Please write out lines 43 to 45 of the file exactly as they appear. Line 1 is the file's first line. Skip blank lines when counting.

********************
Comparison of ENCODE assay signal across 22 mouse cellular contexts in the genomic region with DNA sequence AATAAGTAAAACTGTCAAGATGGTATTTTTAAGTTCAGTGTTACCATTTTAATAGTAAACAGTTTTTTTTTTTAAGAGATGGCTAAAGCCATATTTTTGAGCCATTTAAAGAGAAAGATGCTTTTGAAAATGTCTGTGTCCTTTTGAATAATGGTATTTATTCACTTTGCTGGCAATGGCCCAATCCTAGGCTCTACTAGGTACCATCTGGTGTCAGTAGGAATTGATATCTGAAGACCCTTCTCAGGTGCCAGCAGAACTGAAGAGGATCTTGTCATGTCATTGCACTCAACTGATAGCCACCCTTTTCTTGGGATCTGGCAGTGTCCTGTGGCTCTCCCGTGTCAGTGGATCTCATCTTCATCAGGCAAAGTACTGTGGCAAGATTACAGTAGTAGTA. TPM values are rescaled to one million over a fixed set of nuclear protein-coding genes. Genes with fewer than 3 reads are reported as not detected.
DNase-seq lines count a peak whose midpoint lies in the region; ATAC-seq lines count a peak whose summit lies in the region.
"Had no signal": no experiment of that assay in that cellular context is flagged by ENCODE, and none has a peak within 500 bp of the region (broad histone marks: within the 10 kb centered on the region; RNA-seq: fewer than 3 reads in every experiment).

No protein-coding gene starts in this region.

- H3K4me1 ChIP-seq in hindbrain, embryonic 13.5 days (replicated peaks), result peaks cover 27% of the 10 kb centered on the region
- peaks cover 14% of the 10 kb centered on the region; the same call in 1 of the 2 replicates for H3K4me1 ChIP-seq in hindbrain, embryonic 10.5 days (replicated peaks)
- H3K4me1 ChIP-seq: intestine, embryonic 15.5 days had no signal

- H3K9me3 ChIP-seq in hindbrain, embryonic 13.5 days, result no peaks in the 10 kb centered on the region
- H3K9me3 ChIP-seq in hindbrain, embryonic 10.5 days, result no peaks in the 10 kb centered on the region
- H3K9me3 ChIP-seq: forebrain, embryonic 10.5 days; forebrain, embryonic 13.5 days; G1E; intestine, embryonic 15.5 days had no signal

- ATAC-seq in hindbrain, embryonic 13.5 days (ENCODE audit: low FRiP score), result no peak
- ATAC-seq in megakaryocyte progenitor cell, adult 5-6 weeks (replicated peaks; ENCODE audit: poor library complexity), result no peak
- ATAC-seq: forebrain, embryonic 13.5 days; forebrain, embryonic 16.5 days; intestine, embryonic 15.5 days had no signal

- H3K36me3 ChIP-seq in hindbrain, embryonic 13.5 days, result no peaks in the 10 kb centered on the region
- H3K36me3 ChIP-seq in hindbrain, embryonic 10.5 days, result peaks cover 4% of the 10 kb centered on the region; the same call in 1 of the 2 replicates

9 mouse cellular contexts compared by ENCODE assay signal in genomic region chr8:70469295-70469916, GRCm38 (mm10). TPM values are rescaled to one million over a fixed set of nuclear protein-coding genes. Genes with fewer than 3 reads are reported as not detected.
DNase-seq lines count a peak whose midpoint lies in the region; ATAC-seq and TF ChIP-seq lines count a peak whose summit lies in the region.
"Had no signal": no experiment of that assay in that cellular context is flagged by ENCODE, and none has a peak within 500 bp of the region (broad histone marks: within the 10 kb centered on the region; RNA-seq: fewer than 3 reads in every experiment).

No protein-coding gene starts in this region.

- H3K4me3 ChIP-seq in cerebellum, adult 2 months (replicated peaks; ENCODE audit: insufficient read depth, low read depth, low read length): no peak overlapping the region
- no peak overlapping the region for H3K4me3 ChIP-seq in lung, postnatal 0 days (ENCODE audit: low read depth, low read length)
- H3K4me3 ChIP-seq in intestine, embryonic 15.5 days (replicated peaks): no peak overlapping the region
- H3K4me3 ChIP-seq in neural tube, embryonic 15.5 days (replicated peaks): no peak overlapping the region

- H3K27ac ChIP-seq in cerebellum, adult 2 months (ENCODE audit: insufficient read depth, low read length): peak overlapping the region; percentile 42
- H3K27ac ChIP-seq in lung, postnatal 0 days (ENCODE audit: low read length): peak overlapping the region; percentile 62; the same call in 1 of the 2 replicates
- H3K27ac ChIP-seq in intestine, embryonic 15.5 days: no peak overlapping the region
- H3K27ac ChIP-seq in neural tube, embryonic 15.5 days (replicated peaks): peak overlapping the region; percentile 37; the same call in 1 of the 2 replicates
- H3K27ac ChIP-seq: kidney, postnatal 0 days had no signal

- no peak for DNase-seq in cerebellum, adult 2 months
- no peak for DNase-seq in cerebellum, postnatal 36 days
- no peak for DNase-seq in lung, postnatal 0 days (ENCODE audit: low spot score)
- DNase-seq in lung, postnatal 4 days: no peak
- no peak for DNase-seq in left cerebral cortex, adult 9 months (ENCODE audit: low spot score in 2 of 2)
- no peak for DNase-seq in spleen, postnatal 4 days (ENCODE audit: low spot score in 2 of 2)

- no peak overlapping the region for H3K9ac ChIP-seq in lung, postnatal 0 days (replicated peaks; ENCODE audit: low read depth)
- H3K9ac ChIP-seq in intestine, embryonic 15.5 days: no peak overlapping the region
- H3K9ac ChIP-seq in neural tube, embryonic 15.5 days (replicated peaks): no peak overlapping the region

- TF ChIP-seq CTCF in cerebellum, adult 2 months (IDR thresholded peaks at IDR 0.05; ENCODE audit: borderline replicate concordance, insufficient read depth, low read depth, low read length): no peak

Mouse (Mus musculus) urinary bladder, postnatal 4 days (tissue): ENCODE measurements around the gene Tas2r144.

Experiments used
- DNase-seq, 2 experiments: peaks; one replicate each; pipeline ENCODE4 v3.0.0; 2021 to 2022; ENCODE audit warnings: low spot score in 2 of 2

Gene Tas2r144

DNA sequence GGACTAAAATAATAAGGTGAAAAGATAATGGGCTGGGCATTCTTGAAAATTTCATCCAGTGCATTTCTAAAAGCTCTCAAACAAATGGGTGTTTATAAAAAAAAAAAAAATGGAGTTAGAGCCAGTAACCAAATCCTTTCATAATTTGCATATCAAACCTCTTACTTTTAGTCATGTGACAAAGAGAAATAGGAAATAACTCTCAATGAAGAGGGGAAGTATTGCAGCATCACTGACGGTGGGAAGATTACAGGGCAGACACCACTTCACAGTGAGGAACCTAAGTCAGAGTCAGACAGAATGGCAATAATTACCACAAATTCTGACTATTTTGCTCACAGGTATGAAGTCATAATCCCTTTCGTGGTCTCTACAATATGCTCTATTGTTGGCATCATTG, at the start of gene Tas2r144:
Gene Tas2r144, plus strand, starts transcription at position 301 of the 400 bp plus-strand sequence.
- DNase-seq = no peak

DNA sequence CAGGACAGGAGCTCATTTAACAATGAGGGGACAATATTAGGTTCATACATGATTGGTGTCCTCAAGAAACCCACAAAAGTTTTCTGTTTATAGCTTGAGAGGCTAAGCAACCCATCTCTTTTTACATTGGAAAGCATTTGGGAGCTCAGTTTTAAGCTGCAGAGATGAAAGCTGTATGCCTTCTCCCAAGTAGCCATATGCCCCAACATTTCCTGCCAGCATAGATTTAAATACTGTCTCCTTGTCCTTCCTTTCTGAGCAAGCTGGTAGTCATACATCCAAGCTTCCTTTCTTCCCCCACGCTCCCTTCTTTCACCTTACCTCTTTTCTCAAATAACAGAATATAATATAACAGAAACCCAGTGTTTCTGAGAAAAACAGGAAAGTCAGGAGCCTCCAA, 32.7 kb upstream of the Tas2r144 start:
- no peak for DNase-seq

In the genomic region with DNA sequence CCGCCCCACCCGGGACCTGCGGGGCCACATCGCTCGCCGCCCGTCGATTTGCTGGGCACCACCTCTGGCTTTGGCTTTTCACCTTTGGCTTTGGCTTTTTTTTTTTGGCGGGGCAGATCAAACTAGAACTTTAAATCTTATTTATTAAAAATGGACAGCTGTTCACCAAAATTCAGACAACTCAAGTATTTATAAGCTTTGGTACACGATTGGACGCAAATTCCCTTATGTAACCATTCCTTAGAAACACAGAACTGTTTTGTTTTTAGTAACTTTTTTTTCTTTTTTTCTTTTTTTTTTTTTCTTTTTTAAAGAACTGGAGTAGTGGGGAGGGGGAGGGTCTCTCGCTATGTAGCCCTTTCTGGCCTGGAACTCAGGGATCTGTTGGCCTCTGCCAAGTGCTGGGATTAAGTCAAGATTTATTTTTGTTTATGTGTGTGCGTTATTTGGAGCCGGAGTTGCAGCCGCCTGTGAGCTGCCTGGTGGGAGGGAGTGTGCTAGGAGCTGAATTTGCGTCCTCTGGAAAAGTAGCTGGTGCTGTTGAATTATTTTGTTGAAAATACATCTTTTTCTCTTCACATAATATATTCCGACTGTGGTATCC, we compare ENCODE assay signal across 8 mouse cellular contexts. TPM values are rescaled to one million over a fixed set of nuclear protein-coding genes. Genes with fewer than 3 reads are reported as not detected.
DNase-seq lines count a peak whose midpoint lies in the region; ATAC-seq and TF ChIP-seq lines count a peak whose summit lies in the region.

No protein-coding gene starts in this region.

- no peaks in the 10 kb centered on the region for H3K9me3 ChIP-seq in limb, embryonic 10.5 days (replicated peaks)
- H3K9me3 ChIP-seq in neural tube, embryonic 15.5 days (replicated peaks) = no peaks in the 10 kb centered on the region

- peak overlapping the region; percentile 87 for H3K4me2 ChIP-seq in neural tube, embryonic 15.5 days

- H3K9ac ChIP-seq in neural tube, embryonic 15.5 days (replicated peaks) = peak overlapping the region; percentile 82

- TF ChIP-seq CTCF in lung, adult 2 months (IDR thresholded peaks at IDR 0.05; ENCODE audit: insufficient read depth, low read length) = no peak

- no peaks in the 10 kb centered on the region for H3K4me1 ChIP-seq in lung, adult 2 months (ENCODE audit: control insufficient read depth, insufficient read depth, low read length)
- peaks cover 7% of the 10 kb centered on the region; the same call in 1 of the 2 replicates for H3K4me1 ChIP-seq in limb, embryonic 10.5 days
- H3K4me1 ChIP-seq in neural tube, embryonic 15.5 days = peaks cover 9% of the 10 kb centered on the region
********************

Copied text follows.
DNA sequence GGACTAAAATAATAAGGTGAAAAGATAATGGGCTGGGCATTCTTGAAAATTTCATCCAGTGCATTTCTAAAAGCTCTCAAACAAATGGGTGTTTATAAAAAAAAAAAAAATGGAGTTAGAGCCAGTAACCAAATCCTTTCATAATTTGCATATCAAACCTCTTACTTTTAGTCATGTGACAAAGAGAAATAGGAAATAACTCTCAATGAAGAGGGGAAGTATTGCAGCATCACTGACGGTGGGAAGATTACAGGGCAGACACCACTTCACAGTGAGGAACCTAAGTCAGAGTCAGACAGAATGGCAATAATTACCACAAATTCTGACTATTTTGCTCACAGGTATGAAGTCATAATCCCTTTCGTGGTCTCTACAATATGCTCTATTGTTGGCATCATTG, at the start of gene Tas2r144:
Gene Tas2r144, plus strand, starts transcription at position 301 of the 400 bp plus-strand sequence.
- DNase-seq = no peak